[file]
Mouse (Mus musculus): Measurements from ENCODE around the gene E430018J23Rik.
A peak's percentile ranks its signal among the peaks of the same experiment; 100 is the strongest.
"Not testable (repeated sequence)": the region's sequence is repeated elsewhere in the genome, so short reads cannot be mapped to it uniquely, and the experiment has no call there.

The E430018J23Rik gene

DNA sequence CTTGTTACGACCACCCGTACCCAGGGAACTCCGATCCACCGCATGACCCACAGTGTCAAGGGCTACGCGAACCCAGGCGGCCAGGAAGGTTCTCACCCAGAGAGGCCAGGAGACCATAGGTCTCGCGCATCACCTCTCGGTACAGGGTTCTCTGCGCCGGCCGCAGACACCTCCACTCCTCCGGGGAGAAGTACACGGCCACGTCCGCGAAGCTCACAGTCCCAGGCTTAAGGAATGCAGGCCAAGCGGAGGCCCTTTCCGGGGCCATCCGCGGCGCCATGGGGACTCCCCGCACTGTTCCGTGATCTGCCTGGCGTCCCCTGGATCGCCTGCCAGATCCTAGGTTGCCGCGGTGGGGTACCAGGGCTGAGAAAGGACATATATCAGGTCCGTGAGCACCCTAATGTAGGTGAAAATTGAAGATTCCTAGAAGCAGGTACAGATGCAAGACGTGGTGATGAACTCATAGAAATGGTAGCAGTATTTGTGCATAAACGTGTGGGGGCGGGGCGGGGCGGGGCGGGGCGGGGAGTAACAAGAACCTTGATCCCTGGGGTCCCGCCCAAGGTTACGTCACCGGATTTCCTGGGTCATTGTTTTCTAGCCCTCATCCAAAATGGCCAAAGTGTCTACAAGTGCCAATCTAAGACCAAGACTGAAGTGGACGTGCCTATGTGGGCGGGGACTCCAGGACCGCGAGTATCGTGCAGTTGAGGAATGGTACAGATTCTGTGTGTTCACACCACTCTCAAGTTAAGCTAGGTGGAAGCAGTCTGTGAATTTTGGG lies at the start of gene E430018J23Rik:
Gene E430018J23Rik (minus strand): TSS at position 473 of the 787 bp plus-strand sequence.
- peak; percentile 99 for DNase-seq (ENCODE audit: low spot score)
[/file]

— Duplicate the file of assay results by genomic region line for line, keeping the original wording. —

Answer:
Mouse (Mus musculus): Measurements from ENCODE around the gene E430018J23Rik.
A peak's percentile ranks its signal among the peaks of the same experiment; 100 is the strongest.
"Not testable (repeated sequence)": the region's sequence is repeated elsewhere in the genome, so short reads cannot be mapped to it uniquely, and the experiment has no call there.

The E430018J23Rik gene

DNA sequence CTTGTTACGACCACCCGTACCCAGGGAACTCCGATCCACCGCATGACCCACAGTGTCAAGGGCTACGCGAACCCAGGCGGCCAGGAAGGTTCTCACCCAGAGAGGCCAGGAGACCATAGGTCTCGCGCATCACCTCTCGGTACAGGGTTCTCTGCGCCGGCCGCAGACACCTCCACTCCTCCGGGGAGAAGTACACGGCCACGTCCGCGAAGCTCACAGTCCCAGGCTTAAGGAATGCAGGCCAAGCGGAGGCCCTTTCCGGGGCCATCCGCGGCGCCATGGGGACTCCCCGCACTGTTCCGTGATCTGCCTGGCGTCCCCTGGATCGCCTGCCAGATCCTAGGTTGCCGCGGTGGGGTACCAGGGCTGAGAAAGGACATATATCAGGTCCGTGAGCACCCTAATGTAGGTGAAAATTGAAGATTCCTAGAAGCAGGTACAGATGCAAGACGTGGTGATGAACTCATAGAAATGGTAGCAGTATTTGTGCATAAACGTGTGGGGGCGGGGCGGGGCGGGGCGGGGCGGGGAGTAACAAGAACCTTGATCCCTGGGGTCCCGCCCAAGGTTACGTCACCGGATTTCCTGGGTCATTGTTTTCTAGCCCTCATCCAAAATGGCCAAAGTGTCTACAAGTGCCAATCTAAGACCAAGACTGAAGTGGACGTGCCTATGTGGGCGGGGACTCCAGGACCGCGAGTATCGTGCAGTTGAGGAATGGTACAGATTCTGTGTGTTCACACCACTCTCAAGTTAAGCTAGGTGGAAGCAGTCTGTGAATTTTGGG lies at the start of gene E430018J23Rik:
Gene E430018J23Rik (minus strand): TSS at position 473 of the 787 bp plus-strand sequence.
- peak; percentile 99 for DNase-seq (ENCODE audit: low spot score)